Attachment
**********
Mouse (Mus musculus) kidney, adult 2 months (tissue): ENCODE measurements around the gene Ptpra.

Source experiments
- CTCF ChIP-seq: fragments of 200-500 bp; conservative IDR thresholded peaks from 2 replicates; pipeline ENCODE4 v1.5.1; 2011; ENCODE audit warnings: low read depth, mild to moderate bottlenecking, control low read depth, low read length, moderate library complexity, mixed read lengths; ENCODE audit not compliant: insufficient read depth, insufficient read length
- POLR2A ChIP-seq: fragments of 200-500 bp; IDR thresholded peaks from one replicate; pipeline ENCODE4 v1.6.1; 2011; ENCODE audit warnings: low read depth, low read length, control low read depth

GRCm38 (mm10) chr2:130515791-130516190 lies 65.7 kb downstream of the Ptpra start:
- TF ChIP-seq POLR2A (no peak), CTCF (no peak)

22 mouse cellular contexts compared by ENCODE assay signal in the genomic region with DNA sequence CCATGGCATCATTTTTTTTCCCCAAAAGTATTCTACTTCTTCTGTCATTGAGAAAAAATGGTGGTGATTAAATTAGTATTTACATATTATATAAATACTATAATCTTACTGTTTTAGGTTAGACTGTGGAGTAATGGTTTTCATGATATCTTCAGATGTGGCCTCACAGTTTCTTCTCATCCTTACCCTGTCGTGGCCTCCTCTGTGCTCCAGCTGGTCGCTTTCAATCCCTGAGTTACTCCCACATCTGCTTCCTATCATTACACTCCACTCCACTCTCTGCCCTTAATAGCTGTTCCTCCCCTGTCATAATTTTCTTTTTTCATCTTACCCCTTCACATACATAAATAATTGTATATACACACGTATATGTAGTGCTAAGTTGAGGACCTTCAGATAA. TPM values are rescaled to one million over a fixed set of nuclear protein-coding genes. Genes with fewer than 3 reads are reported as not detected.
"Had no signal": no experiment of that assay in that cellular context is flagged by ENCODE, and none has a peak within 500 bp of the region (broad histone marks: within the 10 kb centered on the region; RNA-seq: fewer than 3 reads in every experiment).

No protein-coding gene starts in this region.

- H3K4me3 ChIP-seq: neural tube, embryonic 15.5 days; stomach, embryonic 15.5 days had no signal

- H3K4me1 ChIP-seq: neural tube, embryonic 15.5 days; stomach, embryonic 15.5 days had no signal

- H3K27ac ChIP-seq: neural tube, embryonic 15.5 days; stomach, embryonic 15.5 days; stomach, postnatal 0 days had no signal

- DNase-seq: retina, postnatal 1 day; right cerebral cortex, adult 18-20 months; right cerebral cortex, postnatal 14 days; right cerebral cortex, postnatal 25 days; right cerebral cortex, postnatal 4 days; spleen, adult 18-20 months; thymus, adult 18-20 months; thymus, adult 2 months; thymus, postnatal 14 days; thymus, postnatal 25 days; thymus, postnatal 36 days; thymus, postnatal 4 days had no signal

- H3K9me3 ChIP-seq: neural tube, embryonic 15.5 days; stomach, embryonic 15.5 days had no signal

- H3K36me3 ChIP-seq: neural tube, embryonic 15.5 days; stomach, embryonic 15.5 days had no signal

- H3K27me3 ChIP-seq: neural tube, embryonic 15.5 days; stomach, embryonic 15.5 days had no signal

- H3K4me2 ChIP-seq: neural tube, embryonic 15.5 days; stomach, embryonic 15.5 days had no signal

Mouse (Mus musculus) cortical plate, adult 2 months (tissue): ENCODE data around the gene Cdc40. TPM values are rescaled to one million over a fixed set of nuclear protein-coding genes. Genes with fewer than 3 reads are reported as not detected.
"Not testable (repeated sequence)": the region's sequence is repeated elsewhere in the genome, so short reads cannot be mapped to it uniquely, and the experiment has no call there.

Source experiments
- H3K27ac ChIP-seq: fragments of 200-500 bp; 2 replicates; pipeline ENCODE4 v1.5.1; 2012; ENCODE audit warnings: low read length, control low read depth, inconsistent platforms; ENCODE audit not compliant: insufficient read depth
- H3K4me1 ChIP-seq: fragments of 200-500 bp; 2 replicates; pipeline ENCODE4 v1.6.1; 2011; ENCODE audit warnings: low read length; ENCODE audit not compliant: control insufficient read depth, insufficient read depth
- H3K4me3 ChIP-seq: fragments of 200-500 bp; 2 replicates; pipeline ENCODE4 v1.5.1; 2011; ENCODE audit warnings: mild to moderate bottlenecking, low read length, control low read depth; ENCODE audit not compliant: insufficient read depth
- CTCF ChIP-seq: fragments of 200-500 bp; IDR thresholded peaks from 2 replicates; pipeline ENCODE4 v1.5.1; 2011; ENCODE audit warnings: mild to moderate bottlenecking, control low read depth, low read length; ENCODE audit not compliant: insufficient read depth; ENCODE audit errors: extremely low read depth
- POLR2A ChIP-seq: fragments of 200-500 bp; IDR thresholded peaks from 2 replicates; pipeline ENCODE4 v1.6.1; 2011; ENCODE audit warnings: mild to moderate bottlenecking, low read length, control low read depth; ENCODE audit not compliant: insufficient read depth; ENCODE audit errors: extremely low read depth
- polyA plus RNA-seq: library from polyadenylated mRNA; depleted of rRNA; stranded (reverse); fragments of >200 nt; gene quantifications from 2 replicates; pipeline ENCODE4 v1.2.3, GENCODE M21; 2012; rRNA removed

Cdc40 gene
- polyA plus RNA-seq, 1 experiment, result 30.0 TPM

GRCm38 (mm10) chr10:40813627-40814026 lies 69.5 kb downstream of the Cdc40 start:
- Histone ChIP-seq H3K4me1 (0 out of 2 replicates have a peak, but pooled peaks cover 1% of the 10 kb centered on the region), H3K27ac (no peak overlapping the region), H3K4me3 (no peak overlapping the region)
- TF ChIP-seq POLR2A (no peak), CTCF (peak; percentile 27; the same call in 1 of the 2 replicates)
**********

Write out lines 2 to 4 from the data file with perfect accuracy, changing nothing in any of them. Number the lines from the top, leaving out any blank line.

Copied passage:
Source experiments
- CTCF ChIP-seq: fragments of 200-500 bp; conservative IDR thresholded peaks from 2 replicates; pipeline ENCODE4 v1.5.1; 2011; ENCODE audit warnings: low read depth, mild to moderate bottlenecking, control low read depth, low read length, moderate library complexity, mixed read lengths; ENCODE audit not compliant: insufficient read depth, insufficient read length
- POLR2A ChIP-seq: fragments of 200-500 bp; IDR thresholded peaks from one replicate; pipeline ENCODE4 v1.6.1; 2011; ENCODE audit warnings: low read depth, low read length, control low read depth